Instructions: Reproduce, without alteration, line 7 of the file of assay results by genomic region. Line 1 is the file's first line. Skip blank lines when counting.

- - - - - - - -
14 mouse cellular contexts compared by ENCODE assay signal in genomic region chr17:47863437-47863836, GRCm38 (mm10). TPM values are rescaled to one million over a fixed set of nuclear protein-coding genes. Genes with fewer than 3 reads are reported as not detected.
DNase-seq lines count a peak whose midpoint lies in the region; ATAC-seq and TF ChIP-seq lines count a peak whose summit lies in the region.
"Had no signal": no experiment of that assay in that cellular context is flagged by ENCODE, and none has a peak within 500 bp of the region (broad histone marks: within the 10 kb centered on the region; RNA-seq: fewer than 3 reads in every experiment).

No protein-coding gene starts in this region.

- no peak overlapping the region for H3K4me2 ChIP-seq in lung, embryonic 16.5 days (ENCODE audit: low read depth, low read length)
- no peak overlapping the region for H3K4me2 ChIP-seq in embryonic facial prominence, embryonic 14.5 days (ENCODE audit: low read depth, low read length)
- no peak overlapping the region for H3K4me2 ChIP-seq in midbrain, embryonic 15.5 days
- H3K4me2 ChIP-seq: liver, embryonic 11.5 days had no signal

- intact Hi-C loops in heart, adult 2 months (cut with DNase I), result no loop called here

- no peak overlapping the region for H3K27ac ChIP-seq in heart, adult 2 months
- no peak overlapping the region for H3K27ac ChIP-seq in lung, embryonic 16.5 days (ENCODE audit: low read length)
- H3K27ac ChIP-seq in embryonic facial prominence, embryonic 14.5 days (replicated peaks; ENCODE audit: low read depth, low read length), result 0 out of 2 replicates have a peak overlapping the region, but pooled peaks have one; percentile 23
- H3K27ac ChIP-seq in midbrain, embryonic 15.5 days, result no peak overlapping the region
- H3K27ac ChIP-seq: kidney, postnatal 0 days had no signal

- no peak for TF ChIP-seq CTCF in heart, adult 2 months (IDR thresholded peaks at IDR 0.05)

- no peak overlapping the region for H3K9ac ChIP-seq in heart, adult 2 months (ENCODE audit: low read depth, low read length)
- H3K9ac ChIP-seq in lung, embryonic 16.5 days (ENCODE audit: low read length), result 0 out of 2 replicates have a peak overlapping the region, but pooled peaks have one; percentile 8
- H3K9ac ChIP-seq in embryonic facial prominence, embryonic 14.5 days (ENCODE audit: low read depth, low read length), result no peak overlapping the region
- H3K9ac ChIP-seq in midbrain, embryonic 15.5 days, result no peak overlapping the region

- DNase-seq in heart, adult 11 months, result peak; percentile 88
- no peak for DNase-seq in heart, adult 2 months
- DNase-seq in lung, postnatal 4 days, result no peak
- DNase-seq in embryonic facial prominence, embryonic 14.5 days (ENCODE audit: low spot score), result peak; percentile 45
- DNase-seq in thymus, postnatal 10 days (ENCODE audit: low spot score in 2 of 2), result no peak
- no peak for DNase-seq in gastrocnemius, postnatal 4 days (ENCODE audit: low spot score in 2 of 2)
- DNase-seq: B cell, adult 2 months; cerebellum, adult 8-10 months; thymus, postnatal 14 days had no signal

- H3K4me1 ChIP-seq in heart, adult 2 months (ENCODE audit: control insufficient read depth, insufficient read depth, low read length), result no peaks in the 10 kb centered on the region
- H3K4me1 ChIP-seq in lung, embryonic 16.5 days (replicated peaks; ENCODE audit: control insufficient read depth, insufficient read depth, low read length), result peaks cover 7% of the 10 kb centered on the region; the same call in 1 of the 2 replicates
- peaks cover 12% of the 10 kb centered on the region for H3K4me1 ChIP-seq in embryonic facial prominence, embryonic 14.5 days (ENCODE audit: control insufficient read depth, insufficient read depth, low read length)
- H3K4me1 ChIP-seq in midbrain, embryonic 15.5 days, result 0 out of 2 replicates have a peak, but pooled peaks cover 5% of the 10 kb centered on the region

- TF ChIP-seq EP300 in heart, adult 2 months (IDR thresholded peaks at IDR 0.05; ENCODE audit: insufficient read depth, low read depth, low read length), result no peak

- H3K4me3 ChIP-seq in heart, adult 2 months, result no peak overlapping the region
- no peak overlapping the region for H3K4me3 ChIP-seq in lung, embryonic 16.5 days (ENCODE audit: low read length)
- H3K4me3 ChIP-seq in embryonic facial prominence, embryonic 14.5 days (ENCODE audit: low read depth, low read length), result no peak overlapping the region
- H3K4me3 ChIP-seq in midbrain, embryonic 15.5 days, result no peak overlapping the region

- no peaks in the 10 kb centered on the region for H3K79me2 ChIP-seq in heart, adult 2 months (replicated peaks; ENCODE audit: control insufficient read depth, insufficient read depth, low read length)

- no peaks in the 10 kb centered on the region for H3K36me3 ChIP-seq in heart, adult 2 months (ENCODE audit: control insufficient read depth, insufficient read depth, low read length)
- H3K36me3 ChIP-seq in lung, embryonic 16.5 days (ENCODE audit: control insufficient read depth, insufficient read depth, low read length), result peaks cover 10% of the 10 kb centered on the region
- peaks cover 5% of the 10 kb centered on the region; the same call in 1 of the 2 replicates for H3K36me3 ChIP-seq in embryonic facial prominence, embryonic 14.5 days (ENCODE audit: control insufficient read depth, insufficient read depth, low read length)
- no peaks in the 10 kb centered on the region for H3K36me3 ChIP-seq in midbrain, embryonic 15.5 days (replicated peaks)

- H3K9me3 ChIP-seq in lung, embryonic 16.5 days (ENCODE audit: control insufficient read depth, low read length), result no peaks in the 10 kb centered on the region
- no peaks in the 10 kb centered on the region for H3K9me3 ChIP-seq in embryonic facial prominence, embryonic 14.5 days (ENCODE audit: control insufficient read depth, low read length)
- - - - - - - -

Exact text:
- no peak overlapping the region for H3K4me2 ChIP-seq in midbrain, embryonic 15.5 days